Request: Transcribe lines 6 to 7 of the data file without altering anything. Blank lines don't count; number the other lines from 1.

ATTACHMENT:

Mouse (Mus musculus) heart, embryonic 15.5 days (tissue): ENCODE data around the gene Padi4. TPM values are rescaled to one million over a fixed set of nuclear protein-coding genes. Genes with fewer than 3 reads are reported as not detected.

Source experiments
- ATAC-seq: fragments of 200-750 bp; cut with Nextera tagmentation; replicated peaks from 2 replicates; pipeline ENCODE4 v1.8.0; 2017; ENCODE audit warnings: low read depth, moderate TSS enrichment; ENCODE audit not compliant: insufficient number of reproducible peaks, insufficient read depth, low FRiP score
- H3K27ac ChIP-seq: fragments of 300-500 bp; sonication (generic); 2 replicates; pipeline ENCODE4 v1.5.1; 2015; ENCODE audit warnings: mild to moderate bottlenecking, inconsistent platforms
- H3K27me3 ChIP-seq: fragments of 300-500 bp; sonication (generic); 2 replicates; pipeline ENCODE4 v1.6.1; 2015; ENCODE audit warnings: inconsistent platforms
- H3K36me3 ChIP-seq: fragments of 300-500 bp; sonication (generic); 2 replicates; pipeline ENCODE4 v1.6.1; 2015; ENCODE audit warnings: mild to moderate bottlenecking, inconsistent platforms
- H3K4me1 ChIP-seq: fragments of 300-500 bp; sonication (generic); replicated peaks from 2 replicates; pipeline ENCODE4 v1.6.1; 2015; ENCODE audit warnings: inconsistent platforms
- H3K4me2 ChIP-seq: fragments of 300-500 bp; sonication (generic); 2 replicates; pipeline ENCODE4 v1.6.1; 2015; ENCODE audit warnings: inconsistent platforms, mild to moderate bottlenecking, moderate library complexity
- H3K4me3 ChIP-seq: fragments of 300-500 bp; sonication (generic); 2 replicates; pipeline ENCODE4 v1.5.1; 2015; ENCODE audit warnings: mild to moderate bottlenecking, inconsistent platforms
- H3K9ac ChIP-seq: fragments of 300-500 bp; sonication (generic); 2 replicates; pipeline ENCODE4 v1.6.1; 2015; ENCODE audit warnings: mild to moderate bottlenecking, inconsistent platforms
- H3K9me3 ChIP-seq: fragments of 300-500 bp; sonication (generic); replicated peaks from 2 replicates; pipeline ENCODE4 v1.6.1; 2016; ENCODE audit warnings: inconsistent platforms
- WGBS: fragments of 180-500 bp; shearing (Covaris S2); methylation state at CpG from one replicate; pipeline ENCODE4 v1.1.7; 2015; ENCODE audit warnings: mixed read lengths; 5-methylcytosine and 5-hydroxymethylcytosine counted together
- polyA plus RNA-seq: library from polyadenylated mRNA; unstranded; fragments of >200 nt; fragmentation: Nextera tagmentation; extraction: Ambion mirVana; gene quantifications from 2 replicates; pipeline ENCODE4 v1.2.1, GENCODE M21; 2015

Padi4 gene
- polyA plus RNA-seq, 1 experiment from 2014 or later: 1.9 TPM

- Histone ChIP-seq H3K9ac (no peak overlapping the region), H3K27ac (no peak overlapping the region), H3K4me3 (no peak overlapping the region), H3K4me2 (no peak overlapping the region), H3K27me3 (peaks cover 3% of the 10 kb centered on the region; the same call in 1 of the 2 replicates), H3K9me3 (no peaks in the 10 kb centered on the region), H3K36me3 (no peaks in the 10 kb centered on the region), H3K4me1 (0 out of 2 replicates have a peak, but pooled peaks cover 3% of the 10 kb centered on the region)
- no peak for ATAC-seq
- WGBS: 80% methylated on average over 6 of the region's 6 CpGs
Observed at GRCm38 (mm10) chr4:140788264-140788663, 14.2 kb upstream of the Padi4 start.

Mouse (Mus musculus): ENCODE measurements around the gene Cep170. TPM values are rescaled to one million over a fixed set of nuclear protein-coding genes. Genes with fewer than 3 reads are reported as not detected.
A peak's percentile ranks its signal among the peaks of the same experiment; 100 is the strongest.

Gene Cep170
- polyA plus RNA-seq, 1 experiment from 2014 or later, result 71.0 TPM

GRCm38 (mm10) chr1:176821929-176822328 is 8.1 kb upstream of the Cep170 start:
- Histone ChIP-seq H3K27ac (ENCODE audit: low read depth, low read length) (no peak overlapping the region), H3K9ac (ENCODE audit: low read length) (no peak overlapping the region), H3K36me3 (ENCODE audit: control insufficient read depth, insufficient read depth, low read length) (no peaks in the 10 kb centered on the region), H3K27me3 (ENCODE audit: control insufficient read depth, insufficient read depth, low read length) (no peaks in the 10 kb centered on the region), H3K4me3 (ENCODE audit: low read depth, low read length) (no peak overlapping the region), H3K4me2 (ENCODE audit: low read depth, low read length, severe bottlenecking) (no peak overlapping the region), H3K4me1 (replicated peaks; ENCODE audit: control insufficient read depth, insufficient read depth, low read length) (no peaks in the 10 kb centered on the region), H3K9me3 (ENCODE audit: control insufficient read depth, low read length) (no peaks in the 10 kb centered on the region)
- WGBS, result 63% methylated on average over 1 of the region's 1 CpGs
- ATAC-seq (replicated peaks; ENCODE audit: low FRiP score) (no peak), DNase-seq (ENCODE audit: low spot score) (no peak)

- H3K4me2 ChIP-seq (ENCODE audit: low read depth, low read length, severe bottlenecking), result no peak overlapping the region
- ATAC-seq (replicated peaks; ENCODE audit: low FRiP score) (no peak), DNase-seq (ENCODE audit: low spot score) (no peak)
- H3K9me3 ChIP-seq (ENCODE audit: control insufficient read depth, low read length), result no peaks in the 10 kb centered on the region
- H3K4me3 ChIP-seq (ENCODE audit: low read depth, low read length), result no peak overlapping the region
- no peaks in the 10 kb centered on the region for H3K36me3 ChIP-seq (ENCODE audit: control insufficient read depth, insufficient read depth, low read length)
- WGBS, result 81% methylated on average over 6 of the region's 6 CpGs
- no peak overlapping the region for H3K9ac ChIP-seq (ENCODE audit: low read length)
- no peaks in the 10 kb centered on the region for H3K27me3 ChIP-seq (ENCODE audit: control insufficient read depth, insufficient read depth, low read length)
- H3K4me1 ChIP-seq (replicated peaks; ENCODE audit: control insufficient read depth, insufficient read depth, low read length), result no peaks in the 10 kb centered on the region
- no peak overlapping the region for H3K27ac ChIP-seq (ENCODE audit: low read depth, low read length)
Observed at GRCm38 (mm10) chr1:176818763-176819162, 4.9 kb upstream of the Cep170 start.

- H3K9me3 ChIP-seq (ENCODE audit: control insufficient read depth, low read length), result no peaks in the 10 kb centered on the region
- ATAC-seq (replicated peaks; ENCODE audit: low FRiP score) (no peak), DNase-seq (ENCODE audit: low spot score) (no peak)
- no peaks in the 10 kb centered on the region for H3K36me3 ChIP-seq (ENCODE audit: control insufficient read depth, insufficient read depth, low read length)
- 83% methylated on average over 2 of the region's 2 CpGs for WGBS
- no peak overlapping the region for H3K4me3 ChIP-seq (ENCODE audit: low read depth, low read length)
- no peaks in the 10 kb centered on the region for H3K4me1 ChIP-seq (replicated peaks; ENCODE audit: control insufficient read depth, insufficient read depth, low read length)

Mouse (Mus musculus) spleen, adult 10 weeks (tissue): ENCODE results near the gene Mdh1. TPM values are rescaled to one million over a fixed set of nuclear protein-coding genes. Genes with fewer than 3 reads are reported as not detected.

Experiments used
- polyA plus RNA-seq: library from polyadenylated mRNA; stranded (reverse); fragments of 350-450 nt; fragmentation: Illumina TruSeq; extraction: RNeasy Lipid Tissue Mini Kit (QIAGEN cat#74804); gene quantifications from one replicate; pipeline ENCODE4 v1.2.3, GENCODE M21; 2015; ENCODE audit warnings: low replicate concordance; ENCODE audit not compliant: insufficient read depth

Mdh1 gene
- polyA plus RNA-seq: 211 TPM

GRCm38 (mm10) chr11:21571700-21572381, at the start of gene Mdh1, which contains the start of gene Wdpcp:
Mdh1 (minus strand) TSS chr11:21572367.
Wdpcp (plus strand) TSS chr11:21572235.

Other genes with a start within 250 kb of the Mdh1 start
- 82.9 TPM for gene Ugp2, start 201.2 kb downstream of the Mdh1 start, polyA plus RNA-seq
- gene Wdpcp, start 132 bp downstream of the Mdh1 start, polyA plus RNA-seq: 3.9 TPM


- H3K36me3 ChIP-seq: fragments of 300-500 bp; sonication (generic); 2 replicates; pipeline ENCODE4 v1.6.1; 2015; ENCODE audit warnings: mild to moderate bottlenecking, inconsistent platforms
- H3K4me1 ChIP-seq: fragments of 300-500 bp; sonication (generic); replicated peaks from 2 replicates; pipeline ENCODE4 v1.6.1; 2015; ENCODE audit warnings: inconsistent platforms